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Melasma is condition of abnormally darkened skin that occurs mostly on the face of pregnant women. This condition is also known as Chloasma faciei or the mask of pregnancy. However, melasma can also occur in women that are not pregnant and is always related to some form of hormonal imbalance often a result of hormone replacement therapy or the use of birth control pills.

What Does Melasma Look Like?

Melasma usually manifests as darkened areas located on your upper cheek, nose, lips, upper lip, and forehead. These hyperpigmented areas can look like discrete freckles or may appear as patches which may develop gradually over time. 

What Causes Melasma?

Melasma is thought to result from the excessive stimulation of melanocytes (pigment-producing cells) under the influence of female sex hormones such as estrogen and progesterone. These hormone sensitive melanocytes will consequently lead to irregular skin coloration especially when these areas of skin are exposed to sunlight.

Melasma is most prevalent in women that have light brown skin and have been exposed to intense levels of sunlight. There is also some genetic predisposition to melasma.

Any condition that increases melanocyte stimulating hormone (MSH) can increase your risk of developing melasma.  MSH is produced in a specific part of your brain known as the pro-opio- melano-cortin receptor (POMC). Your POMC is influenced by thyroid disease, sun exposure, various forms of stress and adrenal disease.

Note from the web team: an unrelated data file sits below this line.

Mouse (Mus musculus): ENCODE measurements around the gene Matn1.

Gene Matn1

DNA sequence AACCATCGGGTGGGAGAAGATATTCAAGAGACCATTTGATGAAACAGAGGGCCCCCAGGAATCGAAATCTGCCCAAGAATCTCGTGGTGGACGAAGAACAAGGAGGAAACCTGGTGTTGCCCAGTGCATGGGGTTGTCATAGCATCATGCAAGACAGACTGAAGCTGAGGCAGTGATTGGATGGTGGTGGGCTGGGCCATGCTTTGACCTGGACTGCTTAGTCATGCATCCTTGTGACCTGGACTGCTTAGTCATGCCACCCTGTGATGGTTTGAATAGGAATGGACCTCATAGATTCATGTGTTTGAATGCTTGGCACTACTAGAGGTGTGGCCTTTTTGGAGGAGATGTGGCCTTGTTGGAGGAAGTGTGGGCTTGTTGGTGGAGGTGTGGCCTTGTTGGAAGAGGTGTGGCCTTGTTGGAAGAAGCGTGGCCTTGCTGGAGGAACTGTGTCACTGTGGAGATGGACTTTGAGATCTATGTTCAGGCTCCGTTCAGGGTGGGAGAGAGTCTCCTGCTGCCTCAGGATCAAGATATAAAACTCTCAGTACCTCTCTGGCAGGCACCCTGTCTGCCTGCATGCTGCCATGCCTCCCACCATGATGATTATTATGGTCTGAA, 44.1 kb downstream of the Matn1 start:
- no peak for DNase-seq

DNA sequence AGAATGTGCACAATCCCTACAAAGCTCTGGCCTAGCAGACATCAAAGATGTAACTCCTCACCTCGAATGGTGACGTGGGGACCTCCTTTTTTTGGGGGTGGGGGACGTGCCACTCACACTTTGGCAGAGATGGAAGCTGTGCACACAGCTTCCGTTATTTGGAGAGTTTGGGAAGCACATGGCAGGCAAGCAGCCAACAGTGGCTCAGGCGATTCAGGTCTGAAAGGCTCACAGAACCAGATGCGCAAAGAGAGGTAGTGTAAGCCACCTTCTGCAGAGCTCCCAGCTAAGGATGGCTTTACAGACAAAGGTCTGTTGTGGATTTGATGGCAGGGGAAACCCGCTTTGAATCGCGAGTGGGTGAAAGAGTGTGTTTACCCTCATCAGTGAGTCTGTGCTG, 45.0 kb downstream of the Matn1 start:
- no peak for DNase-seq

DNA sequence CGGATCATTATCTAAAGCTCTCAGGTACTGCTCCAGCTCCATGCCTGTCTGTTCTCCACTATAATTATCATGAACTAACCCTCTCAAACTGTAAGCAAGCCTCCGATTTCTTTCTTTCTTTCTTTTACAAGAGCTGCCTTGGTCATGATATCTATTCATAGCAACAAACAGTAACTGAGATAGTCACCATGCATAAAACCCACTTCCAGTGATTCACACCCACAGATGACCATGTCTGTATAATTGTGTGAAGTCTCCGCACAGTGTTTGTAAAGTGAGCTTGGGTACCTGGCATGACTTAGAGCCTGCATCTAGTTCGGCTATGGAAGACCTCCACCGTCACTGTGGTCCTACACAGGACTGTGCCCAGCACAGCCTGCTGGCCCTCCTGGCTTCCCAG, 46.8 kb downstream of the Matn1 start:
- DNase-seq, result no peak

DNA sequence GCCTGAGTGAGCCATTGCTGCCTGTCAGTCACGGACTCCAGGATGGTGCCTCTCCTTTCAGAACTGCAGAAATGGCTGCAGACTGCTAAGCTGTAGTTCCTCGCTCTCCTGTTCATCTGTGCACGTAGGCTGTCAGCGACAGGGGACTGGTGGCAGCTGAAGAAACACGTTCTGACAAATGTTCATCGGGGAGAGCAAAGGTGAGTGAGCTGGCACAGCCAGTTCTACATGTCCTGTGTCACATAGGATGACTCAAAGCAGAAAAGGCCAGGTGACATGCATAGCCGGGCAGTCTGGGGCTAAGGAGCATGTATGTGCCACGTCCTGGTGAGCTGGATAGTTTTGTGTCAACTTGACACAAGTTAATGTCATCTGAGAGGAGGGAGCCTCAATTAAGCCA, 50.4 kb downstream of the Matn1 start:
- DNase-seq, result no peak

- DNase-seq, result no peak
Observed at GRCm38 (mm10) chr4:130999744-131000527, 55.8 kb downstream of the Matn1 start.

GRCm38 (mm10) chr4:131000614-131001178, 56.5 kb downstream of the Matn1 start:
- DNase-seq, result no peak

A specific form of melasma known as Melasma Suprarenale can be a symptom of Addison’s disease (adrenal cortex failure) that results in excessive production of adrenal cotico tropic hormone (ACTH) which as affects your POMC.

It is likely that any form of excessive stress that leads to overstimulation of ACTH can contribute to the development of melasma. 

Treatment of Melasma

  1. Identify and rectify any hormonal imbalances that are contributing to the problem in the first place – for example – cessation of birth control pills (synthetic, non bio-identical sex hormones) – cessation of inappropriately administered hormone replacement therapy (HRT) – improvement in adrenal function and adrenal stress and fatigue through the amelioration of factors that contribute to adrenal stress and fatigue (dietary, hormonal, immune system and nervous system therapies)
  2. Avoidance of sun exposure and use of sun blocking agents
  3. Use of topical depigmenting agents such as hydroquinone. Azelaic acid Tretinoin to increase the rate of fading of discolored skin patches.
  4. Chemical peels – to remove the outermost layers of hyperpigmented skin
  5. Microdermabrasion – to remove the outermost layers of hyperpigmented skin.
Patient with Melasma (Before Treatment)
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